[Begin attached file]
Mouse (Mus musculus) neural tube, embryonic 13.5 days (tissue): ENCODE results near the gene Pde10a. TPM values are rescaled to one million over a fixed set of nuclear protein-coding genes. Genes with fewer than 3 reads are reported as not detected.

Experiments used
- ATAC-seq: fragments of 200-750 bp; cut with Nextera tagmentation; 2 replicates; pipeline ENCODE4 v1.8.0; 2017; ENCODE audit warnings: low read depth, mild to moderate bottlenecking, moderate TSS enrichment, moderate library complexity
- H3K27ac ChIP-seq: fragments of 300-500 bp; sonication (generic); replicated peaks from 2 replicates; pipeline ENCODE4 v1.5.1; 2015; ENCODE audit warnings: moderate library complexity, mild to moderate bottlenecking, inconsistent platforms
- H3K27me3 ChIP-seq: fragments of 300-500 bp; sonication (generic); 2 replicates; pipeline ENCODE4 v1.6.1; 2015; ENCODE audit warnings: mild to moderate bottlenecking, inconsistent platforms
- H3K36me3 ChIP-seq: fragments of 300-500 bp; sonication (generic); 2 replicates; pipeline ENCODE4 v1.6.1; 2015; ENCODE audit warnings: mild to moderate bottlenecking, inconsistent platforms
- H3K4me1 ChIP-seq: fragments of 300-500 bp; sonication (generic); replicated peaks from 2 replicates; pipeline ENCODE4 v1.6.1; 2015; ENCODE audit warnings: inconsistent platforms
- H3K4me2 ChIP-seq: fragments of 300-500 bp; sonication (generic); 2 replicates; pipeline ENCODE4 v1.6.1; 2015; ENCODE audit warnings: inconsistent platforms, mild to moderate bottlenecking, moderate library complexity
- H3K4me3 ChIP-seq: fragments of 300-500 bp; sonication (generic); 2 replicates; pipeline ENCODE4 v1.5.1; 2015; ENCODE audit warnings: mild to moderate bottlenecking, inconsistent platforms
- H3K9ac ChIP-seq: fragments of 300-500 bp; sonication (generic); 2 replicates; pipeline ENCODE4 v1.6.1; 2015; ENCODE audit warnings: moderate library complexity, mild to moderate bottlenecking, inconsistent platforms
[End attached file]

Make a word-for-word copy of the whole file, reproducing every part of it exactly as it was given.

Mouse (Mus musculus) neural tube, embryonic 13.5 days (tissue): ENCODE results near the gene Pde10a. TPM values are rescaled to one million over a fixed set of nuclear protein-coding genes. Genes with fewer than 3 reads are reported as not detected.

Experiments used
- ATAC-seq: fragments of 200-750 bp; cut with Nextera tagmentation; 2 replicates; pipeline ENCODE4 v1.8.0; 2017; ENCODE audit warnings: low read depth, mild to moderate bottlenecking, moderate TSS enrichment, moderate library complexity
- H3K27ac ChIP-seq: fragments of 300-500 bp; sonication (generic); replicated peaks from 2 replicates; pipeline ENCODE4 v1.5.1; 2015; ENCODE audit warnings: moderate library complexity, mild to moderate bottlenecking, inconsistent platforms
- H3K27me3 ChIP-seq: fragments of 300-500 bp; sonication (generic); 2 replicates; pipeline ENCODE4 v1.6.1; 2015; ENCODE audit warnings: mild to moderate bottlenecking, inconsistent platforms
- H3K36me3 ChIP-seq: fragments of 300-500 bp; sonication (generic); 2 replicates; pipeline ENCODE4 v1.6.1; 2015; ENCODE audit warnings: mild to moderate bottlenecking, inconsistent platforms
- H3K4me1 ChIP-seq: fragments of 300-500 bp; sonication (generic); replicated peaks from 2 replicates; pipeline ENCODE4 v1.6.1; 2015; ENCODE audit warnings: inconsistent platforms
- H3K4me2 ChIP-seq: fragments of 300-500 bp; sonication (generic); 2 replicates; pipeline ENCODE4 v1.6.1; 2015; ENCODE audit warnings: inconsistent platforms, mild to moderate bottlenecking, moderate library complexity
- H3K4me3 ChIP-seq: fragments of 300-500 bp; sonication (generic); 2 replicates; pipeline ENCODE4 v1.5.1; 2015; ENCODE audit warnings: mild to moderate bottlenecking, inconsistent platforms
- H3K9ac ChIP-seq: fragments of 300-500 bp; sonication (generic); 2 replicates; pipeline ENCODE4 v1.6.1; 2015; ENCODE audit warnings: moderate library complexity, mild to moderate bottlenecking, inconsistent platforms